The Outer Banks’ three craft breweries keep
With three thriving craft breweries on the Outer Banks, there is plenty of good beer to go around. The Weeping Radish, Outer Banks Brewing Station and Lost Colony Brewery have proven their merit and longevity over the years, and they just keep getting better. These locally crafted beers are served on site at the brewpubs and also in other local restaurants. You can also find them in local grocery stores and bottle shops.
In honor of Craft Beer Week on the Outer Banks, I checked with the local breweries to find out what’s new. Two themes that are consistent with all three are staying local and change.
The Weeping Radish
“We always have new things in the works,” says Uli Bennewitz, owner of the Weeping Radish Brewery. The oldest microbrewery in North Carolina, Weeping Radish opened in 1986 in Manteo and moved to Grandy in 2001.
In 2015 The Weeping Radish shifted its distribution model. It ended its distribution to the Raleigh, Charlottesville and Tidewater areas and now exclusively distributes its beer to local establishments
“We are serious about focusing our efforts only locally,” Bennewitz says. “Last year was our first year of local only and for that first year, we didn’t include any chain stores because we wanted to be sure we could handle the self-distribution.”
The brewery has 45 accounts on the Outer Banks and also distributes to local Food Lion stores. Soon they will also distribute to local Harris Teeter stores as well.
Bennewitz says staying local is certainly a good business model in more sophisticated markets, and the Outer Banks is getting there. “It’s the right thing to do and I do believe the movement is growing and we are seeing new models of cooperation,” he says, noting that Food Lion will soon be selling The Weeping Radish’s sausages.
“We’ve got a long way to go, but the fact that Food Lion recently approved our sausages to sell is mind boggling,” he says. “There’s a fundamental change going on.”
For less of an ecological footprint, The Weeping Radish has also switched from bottles to 16 oz. cans. It still offers 1-liter refillable bottles and 15.5-liter kegs and 5-liter mini party kegs filled fresh to order. Bennewitz says his is the only microbrewery in America that offers the 5-liter kegs.
“They have to be imported from Germany and are a very unique product,” he says. “We got them specifically for the beach environment.”
The brewery is also offering a shandy beer this summer through Brew Thru as part of a fundraising effort for the Outer Banks Hospital.
Outer Banks Brewing Station
In May Outer Banks Brewing Station celebrated its 15thanniversary. Co-owned by two husband and wife teams – Aubrey Davis and Karen Loopman-Davis and Eric Reece and Tina Mackenzie – it is the 14th oldest brew pub in the state and the first wind-powered brewery in the country.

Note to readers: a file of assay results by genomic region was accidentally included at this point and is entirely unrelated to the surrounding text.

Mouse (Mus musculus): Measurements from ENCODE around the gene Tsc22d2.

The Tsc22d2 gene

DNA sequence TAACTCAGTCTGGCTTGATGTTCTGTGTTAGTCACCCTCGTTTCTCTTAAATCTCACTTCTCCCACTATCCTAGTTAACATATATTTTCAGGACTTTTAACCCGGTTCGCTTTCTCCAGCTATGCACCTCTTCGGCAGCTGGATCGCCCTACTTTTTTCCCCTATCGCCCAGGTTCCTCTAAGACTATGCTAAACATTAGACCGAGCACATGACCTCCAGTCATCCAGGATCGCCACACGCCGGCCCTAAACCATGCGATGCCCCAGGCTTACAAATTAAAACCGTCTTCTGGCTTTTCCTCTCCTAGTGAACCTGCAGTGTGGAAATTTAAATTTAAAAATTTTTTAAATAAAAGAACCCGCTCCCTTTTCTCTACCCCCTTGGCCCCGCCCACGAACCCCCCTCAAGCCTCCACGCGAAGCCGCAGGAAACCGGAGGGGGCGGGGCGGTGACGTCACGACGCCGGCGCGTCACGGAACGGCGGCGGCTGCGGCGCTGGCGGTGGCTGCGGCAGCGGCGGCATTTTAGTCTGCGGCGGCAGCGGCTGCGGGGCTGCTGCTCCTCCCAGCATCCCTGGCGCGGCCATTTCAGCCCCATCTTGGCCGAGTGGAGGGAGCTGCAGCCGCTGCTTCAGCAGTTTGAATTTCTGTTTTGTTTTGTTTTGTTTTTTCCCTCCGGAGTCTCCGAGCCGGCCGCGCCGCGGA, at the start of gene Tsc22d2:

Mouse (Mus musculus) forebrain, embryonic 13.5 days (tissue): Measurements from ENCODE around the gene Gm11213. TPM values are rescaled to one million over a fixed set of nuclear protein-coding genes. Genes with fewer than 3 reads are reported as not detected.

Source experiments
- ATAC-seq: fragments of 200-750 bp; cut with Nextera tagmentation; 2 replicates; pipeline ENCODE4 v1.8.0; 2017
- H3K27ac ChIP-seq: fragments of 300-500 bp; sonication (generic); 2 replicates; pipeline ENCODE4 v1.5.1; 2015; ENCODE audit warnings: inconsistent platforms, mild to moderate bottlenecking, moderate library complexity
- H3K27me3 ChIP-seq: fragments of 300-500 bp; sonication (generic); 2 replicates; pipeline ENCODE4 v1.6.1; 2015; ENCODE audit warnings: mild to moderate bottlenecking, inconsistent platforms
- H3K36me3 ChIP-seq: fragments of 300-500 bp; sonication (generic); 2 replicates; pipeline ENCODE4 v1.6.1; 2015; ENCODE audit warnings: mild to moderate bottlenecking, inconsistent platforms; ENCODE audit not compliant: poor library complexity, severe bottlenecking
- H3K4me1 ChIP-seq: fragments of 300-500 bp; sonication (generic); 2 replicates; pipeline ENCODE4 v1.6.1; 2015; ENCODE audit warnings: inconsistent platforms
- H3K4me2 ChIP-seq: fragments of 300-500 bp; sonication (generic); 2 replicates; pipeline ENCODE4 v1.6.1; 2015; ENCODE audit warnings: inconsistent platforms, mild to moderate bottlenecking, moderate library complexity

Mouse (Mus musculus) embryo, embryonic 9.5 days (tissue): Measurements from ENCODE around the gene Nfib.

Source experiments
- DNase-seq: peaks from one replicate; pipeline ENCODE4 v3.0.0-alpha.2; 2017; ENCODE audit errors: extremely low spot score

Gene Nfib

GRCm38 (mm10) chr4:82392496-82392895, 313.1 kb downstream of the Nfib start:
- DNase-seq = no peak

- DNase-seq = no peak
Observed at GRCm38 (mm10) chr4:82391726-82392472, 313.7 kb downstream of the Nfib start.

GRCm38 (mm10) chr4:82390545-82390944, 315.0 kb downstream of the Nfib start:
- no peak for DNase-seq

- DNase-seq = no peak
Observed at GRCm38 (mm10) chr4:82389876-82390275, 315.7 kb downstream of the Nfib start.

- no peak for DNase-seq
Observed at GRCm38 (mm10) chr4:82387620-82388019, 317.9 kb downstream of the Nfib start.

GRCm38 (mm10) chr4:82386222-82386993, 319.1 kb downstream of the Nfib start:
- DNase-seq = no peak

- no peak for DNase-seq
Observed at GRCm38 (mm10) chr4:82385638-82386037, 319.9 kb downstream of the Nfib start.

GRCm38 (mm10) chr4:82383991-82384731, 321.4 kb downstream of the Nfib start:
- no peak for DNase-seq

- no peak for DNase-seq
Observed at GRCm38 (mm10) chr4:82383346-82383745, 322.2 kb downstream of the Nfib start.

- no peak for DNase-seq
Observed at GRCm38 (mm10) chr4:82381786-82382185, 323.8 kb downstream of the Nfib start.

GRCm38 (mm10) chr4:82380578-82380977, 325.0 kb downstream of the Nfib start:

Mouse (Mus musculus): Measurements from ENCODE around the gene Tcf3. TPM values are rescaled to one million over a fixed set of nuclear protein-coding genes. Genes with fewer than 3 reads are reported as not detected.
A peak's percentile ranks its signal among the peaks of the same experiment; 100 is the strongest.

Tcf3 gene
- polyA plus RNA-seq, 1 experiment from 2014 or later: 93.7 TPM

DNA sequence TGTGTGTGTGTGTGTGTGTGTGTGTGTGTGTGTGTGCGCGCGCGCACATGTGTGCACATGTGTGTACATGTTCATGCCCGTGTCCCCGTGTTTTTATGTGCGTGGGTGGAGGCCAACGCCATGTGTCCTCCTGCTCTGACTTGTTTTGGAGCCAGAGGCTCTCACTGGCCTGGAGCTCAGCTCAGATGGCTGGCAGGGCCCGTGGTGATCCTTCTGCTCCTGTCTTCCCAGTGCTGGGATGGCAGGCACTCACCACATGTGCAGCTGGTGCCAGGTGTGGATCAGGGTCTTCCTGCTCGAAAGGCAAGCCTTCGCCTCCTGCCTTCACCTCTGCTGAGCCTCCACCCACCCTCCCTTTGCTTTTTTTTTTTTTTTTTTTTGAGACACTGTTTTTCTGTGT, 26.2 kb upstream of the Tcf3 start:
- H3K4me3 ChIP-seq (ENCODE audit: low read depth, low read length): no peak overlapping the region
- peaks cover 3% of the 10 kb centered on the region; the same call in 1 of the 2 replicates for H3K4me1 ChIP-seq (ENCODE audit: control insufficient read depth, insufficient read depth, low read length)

The owners and head brewer Bart Kramlik embrace the drink local movement. “That spirit of shopping locally is coming back around,” says Reece, who also offers regular tours of the brewery. “People are shopping locally because it is the right thing to do.”
Paralleling the localization movement is beer consumers’ willingness to embrace change and anything new.
“That trend works well for us,” Reece says. “The state of the industry has come around to what we have always professed: change is good. A brew pub is set up for change – the whole idea is to change and to have the capability to change. You can afford to try new things. That’s essence is what people are looking for now.”
This brewing philosophy guarantees a unique product with every pour. In addition to two year-round beers, Olsch and Lemongrass Wheat, the Outer Banks Brewing Station usually has five or six rotating beers.
“Change is essential,” Reece says. “That’s the idea of going to a local brew pub.”
The Brewing Station cans its Pale Ale and Lemongrass Wheat beers using a mobile canner and distributes their canned beer locally.
As far as what’s on the horizon for Outer Banks Brewing Station, Reece says the owners hope to soon obtain a piece of land to begin lightweight farming of the ingredients used in the pub. For the brewery, he says, change is the constant. “The Outer Banks Brewing Station just keeps evolving,” he says.
Lost Colony Brewery at Full Moon Cafe
When Paul Charron started his brewing operation in 2011 at Full Moon Café, his intention was to brew just one style of beer at the restaurant – a brown ale.
Five years later, Charron and his wife, Sharon Enoch, are now preparing to move the brewery at the restaurant to a 95,000-square-foot building in Stumpy Point that was once an old cabinet shop. They hope to open at the site by February of 2017.
“We outgrew our brewery pretty quickly,” Charron says of the 120-square-foot operation connected to their café in downtown Manteo, where they specialize in brewing British and Irish style ales.
He added that the brewery is testing the waters as far as offering their product to other restaurants. And he says staying local is important.
“We’ve limited ourselves to 30 locations on the Outer Banks,” he says, adding that the business has been slowly evolving into two separate entities, the Full Moon Café and Lost Colony Brewery. All of the brewery’s distribution clients are local restaurants.
Lost Colony’s brew master is Owen Sullivan, a self-taught home brewer who has a drive for the brewing scene. Charron calls him the “beer whisperer.”
With the move to Stumpy Point, big changes are in the works for Lost Colony Brewery.
“We will be going from 5-gallon batches to 60- to 80-gallon batches,” Charron says. “And we are about a year and a half away from canning beer. And canning is always better than bottles because of the better seal and no light.”